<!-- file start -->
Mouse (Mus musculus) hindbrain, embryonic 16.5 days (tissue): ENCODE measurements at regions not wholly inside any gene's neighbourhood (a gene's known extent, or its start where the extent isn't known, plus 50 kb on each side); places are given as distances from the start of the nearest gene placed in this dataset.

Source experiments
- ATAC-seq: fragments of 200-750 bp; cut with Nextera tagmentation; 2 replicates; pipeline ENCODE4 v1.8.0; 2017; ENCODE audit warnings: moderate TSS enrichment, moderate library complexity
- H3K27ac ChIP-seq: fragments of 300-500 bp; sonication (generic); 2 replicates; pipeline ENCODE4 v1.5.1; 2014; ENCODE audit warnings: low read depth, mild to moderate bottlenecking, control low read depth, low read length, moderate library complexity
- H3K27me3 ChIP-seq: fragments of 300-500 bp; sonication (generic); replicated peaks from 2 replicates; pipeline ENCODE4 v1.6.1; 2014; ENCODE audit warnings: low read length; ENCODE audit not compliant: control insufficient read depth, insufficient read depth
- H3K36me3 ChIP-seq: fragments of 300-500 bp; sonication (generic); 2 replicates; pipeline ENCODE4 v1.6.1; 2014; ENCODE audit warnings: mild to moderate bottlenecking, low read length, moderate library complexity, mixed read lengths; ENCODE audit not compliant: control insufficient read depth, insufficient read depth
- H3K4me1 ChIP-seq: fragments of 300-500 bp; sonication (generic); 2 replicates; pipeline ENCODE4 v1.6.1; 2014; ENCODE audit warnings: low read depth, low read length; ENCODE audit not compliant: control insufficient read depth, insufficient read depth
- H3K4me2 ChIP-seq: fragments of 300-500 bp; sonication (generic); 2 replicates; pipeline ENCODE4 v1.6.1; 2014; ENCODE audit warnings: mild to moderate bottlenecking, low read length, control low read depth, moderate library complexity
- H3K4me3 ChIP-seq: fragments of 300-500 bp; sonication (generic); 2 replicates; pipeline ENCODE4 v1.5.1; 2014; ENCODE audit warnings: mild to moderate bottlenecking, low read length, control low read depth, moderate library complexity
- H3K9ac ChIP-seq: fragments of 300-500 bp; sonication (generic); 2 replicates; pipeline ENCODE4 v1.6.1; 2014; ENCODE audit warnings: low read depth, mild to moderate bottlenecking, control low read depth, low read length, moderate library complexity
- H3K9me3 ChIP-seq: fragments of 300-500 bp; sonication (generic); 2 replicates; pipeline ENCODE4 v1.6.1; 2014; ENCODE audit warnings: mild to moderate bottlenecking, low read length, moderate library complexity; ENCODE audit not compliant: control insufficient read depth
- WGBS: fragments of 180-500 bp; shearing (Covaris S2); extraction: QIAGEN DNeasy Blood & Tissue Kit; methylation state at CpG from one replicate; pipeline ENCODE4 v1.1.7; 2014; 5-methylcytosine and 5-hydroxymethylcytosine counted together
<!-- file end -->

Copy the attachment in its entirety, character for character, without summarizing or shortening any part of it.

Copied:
Mouse (Mus musculus) hindbrain, embryonic 16.5 days (tissue): ENCODE measurements at regions not wholly inside any gene's neighbourhood (a gene's known extent, or its start where the extent isn't known, plus 50 kb on each side); places are given as distances from the start of the nearest gene placed in this dataset.

Source experiments
- ATAC-seq: fragments of 200-750 bp; cut with Nextera tagmentation; 2 replicates; pipeline ENCODE4 v1.8.0; 2017; ENCODE audit warnings: moderate TSS enrichment, moderate library complexity
- H3K27ac ChIP-seq: fragments of 300-500 bp; sonication (generic); 2 replicates; pipeline ENCODE4 v1.5.1; 2014; ENCODE audit warnings: low read depth, mild to moderate bottlenecking, control low read depth, low read length, moderate library complexity
- H3K27me3 ChIP-seq: fragments of 300-500 bp; sonication (generic); replicated peaks from 2 replicates; pipeline ENCODE4 v1.6.1; 2014; ENCODE audit warnings: low read length; ENCODE audit not compliant: control insufficient read depth, insufficient read depth
- H3K36me3 ChIP-seq: fragments of 300-500 bp; sonication (generic); 2 replicates; pipeline ENCODE4 v1.6.1; 2014; ENCODE audit warnings: mild to moderate bottlenecking, low read length, moderate library complexity, mixed read lengths; ENCODE audit not compliant: control insufficient read depth, insufficient read depth
- H3K4me1 ChIP-seq: fragments of 300-500 bp; sonication (generic); 2 replicates; pipeline ENCODE4 v1.6.1; 2014; ENCODE audit warnings: low read depth, low read length; ENCODE audit not compliant: control insufficient read depth, insufficient read depth
- H3K4me2 ChIP-seq: fragments of 300-500 bp; sonication (generic); 2 replicates; pipeline ENCODE4 v1.6.1; 2014; ENCODE audit warnings: mild to moderate bottlenecking, low read length, control low read depth, moderate library complexity
- H3K4me3 ChIP-seq: fragments of 300-500 bp; sonication (generic); 2 replicates; pipeline ENCODE4 v1.5.1; 2014; ENCODE audit warnings: mild to moderate bottlenecking, low read length, control low read depth, moderate library complexity
- H3K9ac ChIP-seq: fragments of 300-500 bp; sonication (generic); 2 replicates; pipeline ENCODE4 v1.6.1; 2014; ENCODE audit warnings: low read depth, mild to moderate bottlenecking, control low read depth, low read length, moderate library complexity
- H3K9me3 ChIP-seq: fragments of 300-500 bp; sonication (generic); 2 replicates; pipeline ENCODE4 v1.6.1; 2014; ENCODE audit warnings: mild to moderate bottlenecking, low read length, moderate library complexity; ENCODE audit not compliant: control insufficient read depth
- WGBS: fragments of 180-500 bp; shearing (Covaris S2); extraction: QIAGEN DNeasy Blood & Tissue Kit; methylation state at CpG from one replicate; pipeline ENCODE4 v1.1.7; 2014; 5-methylcytosine and 5-hydroxymethylcytosine counted together